Goto

Collaborating Authors

polymer


Human and Artificial Intelligence Merge

#artificialintelligence

A breakthrough in materials could improve the efficiency and effectiveness of electronic implants in the human brain or other parts of the body. The advance could offer an array of biotechnology benefits and allow humans to control unmanned vehicles and other technologies directly with their brains. The development involves a polythiophene, or PEDOT, chemical structure. The newest materials, which David Martin describes as PEDOT Plus, dramatically enhances electronic implants in the body. Martin, who is a professor of materials science and engineering and associate dean, research and entrepreneurship, College of Engineering, University of Delaware, explains PEDOT materials have been around for years and can be chemically tailored for different purposes.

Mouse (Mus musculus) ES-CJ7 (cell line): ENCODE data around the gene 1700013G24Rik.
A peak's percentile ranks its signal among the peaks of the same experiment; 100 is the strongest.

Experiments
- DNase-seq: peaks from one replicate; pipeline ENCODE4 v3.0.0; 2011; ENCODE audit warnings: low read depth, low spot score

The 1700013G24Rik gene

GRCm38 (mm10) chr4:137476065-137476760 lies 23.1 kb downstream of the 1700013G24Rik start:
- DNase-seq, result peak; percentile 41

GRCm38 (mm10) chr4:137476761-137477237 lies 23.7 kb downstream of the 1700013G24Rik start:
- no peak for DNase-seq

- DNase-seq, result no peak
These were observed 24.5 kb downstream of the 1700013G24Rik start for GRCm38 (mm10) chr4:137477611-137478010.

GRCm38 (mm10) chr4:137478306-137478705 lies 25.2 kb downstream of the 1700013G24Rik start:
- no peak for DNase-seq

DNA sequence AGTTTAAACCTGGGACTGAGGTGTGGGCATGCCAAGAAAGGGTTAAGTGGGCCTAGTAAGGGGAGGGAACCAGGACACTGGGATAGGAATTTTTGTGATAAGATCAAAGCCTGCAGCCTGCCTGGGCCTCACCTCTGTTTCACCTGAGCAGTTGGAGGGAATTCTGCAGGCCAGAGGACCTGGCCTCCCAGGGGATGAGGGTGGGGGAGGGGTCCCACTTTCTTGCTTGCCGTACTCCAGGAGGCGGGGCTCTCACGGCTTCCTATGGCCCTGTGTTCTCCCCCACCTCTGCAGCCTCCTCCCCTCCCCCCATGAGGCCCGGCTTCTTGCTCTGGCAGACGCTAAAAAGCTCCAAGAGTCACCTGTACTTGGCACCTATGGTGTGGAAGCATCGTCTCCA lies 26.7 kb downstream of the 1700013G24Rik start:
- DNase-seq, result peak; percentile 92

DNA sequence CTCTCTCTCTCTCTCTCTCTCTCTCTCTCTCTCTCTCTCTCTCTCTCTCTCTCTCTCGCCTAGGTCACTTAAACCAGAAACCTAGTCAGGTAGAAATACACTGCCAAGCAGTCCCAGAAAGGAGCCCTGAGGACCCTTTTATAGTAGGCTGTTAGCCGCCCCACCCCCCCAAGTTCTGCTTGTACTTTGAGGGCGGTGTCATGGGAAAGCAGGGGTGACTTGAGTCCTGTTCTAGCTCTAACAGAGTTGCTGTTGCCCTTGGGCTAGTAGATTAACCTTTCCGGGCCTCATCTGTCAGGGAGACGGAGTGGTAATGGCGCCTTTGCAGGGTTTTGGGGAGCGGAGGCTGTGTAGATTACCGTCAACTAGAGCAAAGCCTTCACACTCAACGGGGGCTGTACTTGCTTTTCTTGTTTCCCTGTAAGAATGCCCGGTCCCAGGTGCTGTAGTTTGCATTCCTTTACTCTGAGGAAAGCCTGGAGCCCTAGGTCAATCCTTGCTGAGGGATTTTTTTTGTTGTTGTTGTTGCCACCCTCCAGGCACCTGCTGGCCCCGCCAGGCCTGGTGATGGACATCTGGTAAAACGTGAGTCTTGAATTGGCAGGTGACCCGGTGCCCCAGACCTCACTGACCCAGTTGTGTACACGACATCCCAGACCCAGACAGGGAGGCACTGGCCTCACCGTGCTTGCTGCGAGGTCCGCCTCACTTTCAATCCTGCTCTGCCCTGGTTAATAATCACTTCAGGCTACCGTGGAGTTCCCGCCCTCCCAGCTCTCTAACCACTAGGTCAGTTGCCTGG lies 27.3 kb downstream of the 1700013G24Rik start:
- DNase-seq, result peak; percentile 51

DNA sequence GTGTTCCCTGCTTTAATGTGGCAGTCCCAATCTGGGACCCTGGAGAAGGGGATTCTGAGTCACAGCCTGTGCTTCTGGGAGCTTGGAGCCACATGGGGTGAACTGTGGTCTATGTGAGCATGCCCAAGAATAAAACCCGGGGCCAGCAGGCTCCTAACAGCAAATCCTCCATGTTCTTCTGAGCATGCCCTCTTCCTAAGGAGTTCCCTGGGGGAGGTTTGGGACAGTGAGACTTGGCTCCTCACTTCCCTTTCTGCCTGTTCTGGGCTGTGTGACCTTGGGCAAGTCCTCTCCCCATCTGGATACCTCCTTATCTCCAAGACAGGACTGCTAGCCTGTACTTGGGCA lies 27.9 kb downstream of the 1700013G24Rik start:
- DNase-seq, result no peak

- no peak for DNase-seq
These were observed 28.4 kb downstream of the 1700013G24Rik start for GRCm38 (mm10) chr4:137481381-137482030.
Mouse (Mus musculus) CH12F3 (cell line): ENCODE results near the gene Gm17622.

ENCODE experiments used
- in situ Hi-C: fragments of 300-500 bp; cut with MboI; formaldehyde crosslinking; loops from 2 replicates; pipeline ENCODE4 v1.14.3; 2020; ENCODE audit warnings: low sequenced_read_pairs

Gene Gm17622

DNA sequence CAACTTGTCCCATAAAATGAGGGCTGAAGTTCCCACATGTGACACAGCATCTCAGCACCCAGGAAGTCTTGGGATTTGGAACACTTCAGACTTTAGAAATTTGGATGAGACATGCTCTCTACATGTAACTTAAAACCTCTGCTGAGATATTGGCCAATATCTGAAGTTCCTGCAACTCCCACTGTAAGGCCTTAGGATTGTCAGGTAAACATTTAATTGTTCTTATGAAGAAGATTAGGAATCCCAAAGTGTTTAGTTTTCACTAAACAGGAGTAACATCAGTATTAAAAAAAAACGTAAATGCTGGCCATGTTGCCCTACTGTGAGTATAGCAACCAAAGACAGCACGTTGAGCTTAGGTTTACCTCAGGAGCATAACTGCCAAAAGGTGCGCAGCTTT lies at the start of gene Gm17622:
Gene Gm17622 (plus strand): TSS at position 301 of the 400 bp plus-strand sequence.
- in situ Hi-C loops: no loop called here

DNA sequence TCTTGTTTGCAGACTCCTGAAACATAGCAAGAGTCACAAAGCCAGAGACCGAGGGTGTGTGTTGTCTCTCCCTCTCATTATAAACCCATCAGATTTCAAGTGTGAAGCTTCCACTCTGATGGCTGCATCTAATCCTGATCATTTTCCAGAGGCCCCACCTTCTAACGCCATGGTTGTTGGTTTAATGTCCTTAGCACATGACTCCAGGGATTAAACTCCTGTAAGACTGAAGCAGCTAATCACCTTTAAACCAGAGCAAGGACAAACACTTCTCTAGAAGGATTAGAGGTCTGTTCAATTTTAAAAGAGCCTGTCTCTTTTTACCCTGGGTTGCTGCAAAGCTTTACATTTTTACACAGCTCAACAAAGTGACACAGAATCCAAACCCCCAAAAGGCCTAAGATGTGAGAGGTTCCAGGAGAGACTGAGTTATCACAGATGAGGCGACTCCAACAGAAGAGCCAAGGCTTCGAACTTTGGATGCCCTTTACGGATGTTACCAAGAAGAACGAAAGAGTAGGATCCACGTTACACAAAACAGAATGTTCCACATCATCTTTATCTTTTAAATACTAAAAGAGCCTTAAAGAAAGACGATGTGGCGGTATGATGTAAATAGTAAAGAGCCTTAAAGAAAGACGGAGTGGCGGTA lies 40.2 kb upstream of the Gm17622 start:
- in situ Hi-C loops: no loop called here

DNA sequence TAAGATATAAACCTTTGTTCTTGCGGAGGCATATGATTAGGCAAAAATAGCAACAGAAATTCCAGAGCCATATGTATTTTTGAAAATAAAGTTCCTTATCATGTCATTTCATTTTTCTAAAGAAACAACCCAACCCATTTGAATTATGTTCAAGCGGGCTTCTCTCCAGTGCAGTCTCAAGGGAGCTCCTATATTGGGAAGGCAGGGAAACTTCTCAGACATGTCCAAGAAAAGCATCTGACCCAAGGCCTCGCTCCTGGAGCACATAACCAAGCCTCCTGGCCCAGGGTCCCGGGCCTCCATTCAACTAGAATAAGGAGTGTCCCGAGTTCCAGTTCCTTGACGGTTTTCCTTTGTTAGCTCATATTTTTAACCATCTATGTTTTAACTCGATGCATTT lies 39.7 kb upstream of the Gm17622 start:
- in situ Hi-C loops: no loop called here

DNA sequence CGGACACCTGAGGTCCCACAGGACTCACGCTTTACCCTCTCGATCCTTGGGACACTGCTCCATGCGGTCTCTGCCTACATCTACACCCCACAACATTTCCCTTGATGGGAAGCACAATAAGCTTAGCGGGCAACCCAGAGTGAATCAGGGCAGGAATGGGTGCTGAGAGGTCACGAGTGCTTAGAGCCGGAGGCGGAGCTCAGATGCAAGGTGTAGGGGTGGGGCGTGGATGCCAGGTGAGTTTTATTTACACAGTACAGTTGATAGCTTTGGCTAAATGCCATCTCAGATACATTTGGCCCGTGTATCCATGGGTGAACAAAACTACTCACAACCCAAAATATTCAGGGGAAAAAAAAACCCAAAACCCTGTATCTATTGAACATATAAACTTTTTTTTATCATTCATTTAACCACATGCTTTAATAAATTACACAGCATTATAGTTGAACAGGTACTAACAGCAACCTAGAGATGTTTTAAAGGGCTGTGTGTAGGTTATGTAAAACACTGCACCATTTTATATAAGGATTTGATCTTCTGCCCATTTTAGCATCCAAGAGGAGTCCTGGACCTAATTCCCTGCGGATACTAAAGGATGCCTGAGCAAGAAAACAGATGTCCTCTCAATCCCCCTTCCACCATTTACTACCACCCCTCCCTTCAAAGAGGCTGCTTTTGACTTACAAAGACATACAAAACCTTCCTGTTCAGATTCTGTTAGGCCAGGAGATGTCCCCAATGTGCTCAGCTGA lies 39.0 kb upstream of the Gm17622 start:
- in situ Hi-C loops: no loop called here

Machine Learning and AI Can Now Create Plastics That Easily Degrade

#artificialintelligence

Plastic pollution is one of the most pressing environmental issues, and the increase in the production of disposable plastics does not help at all. These plastics would often take many years before they degrade, which poisons the environment. This has prompted efforts from nations to create a global treaty to help reduce plastic pollution. A combination of machine learning and artificial intelligence has accelerated the design of making materials, including plastics, with properties that quickly degrade without harming the environment and super-strong lightweight plastics for aircraft and satellites that would one day replace the metals being used. The researchers from the Pritzker School of Molecular Engineering (PME) at the University of Chicago published their study in Science Advances on October 21, which shows a way toward designing polymers using a combination of modeling and machine learning.